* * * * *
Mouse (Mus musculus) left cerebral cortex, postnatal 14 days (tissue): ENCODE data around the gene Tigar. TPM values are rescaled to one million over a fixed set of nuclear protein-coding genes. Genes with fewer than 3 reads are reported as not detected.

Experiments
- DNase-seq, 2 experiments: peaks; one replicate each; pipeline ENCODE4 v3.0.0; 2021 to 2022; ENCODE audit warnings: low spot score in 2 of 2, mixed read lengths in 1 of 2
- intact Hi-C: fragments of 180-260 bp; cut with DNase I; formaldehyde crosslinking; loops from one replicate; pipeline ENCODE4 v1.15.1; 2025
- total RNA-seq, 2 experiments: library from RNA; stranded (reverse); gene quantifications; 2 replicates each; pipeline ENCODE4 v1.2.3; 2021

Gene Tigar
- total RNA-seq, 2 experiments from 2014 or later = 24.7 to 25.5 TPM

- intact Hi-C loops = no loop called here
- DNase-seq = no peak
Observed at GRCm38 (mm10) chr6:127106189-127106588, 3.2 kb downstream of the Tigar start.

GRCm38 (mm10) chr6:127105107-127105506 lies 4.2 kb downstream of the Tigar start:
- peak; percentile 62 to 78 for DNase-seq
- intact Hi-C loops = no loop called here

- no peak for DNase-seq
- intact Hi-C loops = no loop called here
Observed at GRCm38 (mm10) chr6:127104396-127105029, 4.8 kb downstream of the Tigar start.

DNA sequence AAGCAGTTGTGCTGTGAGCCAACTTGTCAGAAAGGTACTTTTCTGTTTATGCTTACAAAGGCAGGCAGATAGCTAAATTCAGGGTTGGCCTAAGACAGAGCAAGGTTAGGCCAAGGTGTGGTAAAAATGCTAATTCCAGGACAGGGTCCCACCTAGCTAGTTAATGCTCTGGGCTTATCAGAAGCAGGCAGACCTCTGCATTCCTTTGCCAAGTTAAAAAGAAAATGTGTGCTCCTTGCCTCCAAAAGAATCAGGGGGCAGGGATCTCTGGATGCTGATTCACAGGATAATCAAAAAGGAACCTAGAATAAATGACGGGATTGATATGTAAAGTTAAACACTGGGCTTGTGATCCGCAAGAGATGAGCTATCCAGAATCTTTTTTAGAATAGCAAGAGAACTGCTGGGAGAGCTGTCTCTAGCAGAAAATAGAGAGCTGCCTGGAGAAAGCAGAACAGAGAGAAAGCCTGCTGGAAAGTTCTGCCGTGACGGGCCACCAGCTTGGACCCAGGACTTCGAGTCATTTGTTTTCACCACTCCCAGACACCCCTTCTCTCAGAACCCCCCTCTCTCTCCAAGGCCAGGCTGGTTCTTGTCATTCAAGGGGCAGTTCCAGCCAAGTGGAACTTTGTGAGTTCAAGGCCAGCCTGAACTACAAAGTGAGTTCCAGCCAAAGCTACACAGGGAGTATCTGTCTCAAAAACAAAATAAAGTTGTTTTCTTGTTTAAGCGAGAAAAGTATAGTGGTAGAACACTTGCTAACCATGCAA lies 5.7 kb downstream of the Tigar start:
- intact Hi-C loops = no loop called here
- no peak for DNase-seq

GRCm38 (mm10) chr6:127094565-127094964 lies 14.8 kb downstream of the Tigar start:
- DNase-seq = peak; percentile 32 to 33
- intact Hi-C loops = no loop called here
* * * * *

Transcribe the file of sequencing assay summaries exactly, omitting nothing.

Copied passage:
Mouse (Mus musculus) left cerebral cortex, postnatal 14 days (tissue): ENCODE data around the gene Tigar. TPM values are rescaled to one million over a fixed set of nuclear protein-coding genes. Genes with fewer than 3 reads are reported as not detected.

Experiments
- DNase-seq, 2 experiments: peaks; one replicate each; pipeline ENCODE4 v3.0.0; 2021 to 2022; ENCODE audit warnings: low spot score in 2 of 2, mixed read lengths in 1 of 2
- intact Hi-C: fragments of 180-260 bp; cut with DNase I; formaldehyde crosslinking; loops from one replicate; pipeline ENCODE4 v1.15.1; 2025
- total RNA-seq, 2 experiments: library from RNA; stranded (reverse); gene quantifications; 2 replicates each; pipeline ENCODE4 v1.2.3; 2021

Gene Tigar
- total RNA-seq, 2 experiments from 2014 or later = 24.7 to 25.5 TPM

- intact Hi-C loops = no loop called here
- DNase-seq = no peak
Observed at GRCm38 (mm10) chr6:127106189-127106588, 3.2 kb downstream of the Tigar start.

GRCm38 (mm10) chr6:127105107-127105506 lies 4.2 kb downstream of the Tigar start:
- peak; percentile 62 to 78 for DNase-seq
- intact Hi-C loops = no loop called here

- no peak for DNase-seq
- intact Hi-C loops = no loop called here
Observed at GRCm38 (mm10) chr6:127104396-127105029, 4.8 kb downstream of the Tigar start.

DNA sequence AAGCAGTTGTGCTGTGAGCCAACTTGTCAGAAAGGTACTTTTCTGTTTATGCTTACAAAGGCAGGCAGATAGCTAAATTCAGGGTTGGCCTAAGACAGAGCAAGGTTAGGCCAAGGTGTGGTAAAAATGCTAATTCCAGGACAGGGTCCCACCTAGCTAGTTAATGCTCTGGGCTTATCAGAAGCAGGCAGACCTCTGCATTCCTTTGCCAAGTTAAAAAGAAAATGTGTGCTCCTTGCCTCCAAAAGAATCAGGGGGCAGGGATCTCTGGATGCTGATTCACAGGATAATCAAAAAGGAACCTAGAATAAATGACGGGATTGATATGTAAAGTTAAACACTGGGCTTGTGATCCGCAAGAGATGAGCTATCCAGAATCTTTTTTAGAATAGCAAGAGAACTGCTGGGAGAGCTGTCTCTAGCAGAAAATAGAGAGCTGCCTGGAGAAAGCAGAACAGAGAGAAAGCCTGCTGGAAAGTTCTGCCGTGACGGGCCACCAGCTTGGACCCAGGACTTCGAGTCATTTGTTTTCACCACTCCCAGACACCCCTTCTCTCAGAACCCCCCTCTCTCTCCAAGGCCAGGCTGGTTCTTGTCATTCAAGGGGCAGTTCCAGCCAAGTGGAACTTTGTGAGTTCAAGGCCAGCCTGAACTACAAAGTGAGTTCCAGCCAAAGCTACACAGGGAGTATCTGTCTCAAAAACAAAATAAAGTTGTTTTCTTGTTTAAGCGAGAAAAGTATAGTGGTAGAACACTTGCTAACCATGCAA lies 5.7 kb downstream of the Tigar start:
- intact Hi-C loops = no loop called here
- no peak for DNase-seq

GRCm38 (mm10) chr6:127094565-127094964 lies 14.8 kb downstream of the Tigar start:
- DNase-seq = peak; percentile 32 to 33
- intact Hi-C loops = no loop called here